(Parsons Family Letters)
Collection of Letters and Ephemera pertaining to the Parsons family of Gilmanton and Bennington, New Hampshire, 1813-1879

36 letters, 87 manuscript pages, (no envelopes), dated 1847-1879. Of the 36 letters, five are not dated and fifteen are from the year 1848, the others are from 1847 (1), 1849 (1), the 1850s (11) and from 1869 (1) and 1879 (1). Also included in this collection are 56 pieces of paper ephemera, mainly manuscript, but also partially printed, all dated between 1813 and 1872. Of the ephemeral material, one item is from 1813, another from 1829, a couple from the 1830s and 1840s, but the rest date mainly from the 1850s to early 1870s. The ephemeral material consists largely  of manuscript receipts, as well as a couple of speeches of Chase P. Parsons, plus a two page manuscript copy of William Parsons' will, dated 15 April 1833.

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 Parsons family of Gilmanton and Bennington, New Hampshire

Josiah Parsons, Esq., son of Abraham and Abigail (Burleigh) Parsons, was born September 26, 1781, and grew up on his father's farm at Gilmanton, New Hampshire. He was a tanner, currier and shoemaker by trade, and carried on business in Gilmanton for over twenty years, but devoted most of his time during the last thirty years of his life to public service. In politics he was a Democrat. For seventeen years he was postmaster at Gilmanton, and twenty-seven years in succession was town clerk and treasurer, and in that he never had any competitor for the office but once. Before his death he had a stroke which completely paralyzed his left side. At the next town meeting his friends and supporters took him in a chair to the town hall, seated him at his desk, and before the adjournment of the meeting re-elected him to the offices he had held for so long. He died December, 1842. He served as a lieutenant in the War of 1812.

Among the ancestors of the Parsons family were those who were very prominent in the religious, educational, military, and civil history of Gilmanton; notably Rev. William Parsons, son of Rev. Joseph Parsons, both of whom were graduates of Harvard College.

Rev. William Parsons became one of the proprietors of Gilmanton, and was employed by the corporation to preach to the settlers, which he did for ten years. He was also the first schoolmaster in the town, and continued teaching even after he had closed his ministry.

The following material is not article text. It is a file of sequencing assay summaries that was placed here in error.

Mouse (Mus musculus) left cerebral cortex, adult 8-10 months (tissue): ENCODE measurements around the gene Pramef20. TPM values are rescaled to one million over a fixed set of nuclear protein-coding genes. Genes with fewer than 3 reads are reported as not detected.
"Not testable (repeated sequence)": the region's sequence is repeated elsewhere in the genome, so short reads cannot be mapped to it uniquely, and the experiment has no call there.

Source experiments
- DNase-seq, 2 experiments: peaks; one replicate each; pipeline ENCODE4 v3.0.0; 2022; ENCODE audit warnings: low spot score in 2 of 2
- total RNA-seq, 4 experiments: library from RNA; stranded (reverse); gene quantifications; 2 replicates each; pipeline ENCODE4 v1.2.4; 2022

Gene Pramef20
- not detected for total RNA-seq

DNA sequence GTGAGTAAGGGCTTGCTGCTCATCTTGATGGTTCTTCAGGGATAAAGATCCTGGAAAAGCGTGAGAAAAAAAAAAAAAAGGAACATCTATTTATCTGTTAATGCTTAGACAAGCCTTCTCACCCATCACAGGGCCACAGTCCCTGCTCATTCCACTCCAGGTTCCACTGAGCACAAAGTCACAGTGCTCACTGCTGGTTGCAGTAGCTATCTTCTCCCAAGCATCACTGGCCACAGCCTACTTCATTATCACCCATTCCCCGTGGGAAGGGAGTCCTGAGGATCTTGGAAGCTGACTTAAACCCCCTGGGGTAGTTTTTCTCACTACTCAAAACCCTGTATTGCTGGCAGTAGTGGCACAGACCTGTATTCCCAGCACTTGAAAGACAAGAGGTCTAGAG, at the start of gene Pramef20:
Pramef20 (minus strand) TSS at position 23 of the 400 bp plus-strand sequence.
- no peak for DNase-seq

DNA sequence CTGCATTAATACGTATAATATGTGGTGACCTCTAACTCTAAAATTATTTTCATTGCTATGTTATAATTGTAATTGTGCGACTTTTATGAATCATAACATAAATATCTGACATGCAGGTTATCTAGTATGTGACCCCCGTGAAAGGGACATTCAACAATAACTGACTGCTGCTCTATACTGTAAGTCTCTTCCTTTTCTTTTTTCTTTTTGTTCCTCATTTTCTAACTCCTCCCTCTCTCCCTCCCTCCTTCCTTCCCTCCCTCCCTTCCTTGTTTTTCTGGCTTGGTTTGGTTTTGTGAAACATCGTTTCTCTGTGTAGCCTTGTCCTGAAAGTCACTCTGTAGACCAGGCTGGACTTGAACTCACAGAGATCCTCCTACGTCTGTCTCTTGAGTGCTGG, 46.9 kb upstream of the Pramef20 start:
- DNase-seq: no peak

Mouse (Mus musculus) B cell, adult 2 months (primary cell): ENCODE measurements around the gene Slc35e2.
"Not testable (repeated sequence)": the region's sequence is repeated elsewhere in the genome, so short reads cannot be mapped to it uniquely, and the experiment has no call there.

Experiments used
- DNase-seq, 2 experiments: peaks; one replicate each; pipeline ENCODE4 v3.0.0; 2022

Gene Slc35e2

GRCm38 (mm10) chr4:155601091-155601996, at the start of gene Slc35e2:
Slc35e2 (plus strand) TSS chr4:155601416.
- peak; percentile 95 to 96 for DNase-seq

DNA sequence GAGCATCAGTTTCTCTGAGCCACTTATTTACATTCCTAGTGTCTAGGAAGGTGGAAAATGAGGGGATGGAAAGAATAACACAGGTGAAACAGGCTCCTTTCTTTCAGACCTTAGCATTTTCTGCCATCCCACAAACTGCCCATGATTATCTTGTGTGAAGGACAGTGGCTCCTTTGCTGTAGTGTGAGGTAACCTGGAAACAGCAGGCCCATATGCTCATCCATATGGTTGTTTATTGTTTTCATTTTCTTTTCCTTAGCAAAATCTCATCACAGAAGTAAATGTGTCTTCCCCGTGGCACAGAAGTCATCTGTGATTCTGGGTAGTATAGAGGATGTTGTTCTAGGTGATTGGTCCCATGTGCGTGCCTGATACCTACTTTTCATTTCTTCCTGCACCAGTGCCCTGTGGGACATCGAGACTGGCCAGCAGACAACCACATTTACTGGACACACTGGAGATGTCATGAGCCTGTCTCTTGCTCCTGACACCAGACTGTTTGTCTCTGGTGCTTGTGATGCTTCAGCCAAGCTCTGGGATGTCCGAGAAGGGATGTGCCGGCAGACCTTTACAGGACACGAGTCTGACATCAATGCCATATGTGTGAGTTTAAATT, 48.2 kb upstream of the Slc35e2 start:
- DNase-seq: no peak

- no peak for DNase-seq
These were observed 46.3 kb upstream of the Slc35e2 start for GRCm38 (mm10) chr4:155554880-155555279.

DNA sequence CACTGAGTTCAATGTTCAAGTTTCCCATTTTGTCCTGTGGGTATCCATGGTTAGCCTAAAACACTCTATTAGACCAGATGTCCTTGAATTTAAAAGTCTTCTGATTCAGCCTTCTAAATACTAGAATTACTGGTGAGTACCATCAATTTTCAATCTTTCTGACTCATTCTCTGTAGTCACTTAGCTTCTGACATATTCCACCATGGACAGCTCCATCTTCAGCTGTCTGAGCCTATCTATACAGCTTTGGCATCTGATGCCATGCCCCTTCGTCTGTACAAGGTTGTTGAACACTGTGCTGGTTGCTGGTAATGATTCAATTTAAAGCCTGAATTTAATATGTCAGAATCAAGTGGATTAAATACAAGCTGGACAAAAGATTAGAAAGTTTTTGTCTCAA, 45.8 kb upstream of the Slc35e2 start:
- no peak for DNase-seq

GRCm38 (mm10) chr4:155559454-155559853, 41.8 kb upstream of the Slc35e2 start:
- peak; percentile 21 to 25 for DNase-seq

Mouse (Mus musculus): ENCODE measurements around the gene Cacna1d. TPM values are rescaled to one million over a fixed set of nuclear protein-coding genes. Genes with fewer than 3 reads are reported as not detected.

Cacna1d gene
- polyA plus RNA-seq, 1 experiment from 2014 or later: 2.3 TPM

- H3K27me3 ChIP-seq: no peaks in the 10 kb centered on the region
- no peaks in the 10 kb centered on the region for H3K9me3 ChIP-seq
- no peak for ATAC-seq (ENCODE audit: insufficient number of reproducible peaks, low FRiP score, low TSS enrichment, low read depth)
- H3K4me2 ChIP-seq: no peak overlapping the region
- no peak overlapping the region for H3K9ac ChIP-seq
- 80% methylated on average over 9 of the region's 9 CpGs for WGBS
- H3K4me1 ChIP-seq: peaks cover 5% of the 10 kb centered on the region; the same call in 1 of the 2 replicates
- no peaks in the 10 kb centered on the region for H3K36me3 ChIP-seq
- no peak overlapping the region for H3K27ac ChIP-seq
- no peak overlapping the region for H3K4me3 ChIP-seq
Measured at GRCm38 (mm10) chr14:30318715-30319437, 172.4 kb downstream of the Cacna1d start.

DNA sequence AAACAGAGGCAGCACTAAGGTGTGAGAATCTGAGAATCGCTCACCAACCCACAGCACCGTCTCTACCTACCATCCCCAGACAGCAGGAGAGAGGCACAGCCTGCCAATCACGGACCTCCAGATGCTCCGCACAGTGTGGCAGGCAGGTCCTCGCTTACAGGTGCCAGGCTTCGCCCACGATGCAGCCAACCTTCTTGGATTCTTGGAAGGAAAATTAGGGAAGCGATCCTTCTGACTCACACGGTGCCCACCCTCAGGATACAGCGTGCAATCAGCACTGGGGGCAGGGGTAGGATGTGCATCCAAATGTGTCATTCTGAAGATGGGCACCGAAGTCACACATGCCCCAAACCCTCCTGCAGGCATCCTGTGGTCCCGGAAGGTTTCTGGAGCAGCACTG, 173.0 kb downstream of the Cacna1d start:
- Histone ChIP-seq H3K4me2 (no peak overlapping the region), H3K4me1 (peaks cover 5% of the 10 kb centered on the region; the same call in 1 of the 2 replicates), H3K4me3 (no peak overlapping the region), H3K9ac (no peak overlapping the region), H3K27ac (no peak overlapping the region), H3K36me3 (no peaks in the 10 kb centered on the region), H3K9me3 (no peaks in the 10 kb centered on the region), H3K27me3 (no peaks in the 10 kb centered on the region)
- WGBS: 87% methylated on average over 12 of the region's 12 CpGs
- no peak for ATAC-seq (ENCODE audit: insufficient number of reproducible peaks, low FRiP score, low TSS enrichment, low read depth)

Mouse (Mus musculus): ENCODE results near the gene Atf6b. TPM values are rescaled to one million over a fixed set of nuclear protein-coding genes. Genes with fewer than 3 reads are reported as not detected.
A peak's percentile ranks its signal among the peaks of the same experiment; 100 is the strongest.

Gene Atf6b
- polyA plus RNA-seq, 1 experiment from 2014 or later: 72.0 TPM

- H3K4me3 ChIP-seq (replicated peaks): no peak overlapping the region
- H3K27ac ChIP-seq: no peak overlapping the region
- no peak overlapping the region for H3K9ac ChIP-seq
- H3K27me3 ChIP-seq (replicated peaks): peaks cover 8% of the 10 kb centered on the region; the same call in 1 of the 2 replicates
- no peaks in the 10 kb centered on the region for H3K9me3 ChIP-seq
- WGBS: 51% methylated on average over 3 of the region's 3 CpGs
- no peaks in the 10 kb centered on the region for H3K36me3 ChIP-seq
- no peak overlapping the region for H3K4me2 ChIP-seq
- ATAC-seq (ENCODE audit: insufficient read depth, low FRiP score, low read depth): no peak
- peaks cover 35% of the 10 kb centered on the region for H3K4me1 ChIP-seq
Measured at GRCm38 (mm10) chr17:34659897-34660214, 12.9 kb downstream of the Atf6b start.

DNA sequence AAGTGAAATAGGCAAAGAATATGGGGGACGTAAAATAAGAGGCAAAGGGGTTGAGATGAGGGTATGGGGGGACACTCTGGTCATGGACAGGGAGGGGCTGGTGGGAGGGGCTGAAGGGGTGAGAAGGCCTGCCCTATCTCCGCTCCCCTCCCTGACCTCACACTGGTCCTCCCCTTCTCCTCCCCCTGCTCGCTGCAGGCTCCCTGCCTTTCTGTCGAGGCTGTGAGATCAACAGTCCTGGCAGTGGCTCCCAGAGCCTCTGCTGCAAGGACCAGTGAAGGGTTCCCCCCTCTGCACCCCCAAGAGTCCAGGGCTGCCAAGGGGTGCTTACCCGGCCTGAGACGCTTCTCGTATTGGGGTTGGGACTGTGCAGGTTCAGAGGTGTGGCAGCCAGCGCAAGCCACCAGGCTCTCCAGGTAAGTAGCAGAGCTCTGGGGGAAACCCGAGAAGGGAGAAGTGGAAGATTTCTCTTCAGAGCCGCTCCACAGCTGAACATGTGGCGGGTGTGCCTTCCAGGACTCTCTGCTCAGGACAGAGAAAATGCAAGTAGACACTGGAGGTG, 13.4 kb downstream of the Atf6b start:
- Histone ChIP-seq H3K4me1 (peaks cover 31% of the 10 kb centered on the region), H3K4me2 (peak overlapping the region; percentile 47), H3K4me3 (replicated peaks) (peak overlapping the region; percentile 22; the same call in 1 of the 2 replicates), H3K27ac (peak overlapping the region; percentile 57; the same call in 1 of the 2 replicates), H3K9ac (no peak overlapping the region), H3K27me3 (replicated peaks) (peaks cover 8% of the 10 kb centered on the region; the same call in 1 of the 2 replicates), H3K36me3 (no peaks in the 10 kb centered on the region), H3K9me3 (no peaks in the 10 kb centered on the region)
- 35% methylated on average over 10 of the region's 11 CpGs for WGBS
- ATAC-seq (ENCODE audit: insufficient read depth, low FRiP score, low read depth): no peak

Josiah Parsons married Judith Badger, daughter of Joseph Badger and his wife, Elizabeth (Parsons) Badger. Judith was a descendant of a family that was quite illustrious in the early history of New Hampshire, members of which included General Joseph Badger of Revolutionary fame; his son, Hon. Joseph Badger; and his grandson, Hon. William Badger, ex-Governor of New Hampshire.

The children of Josiah and Judith were: Joseph B., who died in infancy; Emily P., who died at the age of seventy-five, she married Rev. Charles Tenney, a Congregational clergyman who was ten years preceptor at the Gilmanton Academy; Sarah B., who died in infancy; Mary Elizabeth, who married Rev. E. N. Hidden, Congregational minister, and lived to at least the age of ninety-three (1907); Lewis Neal, a teacher; Joseph Badger, who became a physician and settled at Bennington, New Hampshire; Daniel Jacobs, born April 15, 1821, died 1897, he pursued his preparatory studies at Gilmanton Academy, read law in the office of Hon. Ira A. Eastman, and practiced at Rochester; Sarah Jane, unmarried, who lived to at least eighty-three years of age, in Concord, New Hampshire; Hannah Cogswell, who died  December 9, 1842, at age nineteen; and Charles P., who was principal of Atkinson Academy, of Gilmanton Academy, and principal of the high schools at Evansville, Indiana, where he died at the age of forty-six.

William Moody Parsons was also one of Josiah and Judith's sons. Dr. William Moody Parsons was born in Gilmanton December 30, 1826; his boyhood was passed with his brothers and sisters at the old family home. His educational advantages were those of the district schools of the time, supplemented by a classical course at Gilmanton Academy.  At the close of the academic course having a taste for the study of medicine, he commenced under the tuition of Dr. Nahum Wright,  practitioner of Gilmanton, where he remained three years, during which time Dr. Parsons attended a course of lectures at the Dartmouth Medical College, and then went into the office with his brother, Dr. Joseph B., at Bennington, New Hampshire, where he commenced medical practice, remaining about one year; he then attended his final course of lectures at the Vermont Medical College, where he graduated in June 1851, and returned to Bennington, practicing in company with his brother until 1855, when his brother sold his interest to Dr. William M., and moved to Haverhill, Mass.

The Parsons family correspondence details the domestic lives of the various family members, who write to each other, concerning the events of their lives, news from home, news from friends, about medicine, and politics. The largest recipient of letters is Dr. William Moody Parson, who receives sixteen of the letters and writes an additional two letters.  Dr. William's brother, Dr. Joseph B. Parsons, is next, receiving five letters and writing three, with Chase P. Parsons writing five letters and receiving two. The brothers are usually writing to each other (at least nine of the letters). Other letters are written to the brothers by their sisters Emily (1) and Sarah (1) and their brother Lewis (1). A brother-in-law, E. N. Hidden, also writes two letters to William. The remaining letters are from friends or associates, or are letters from other correspondents.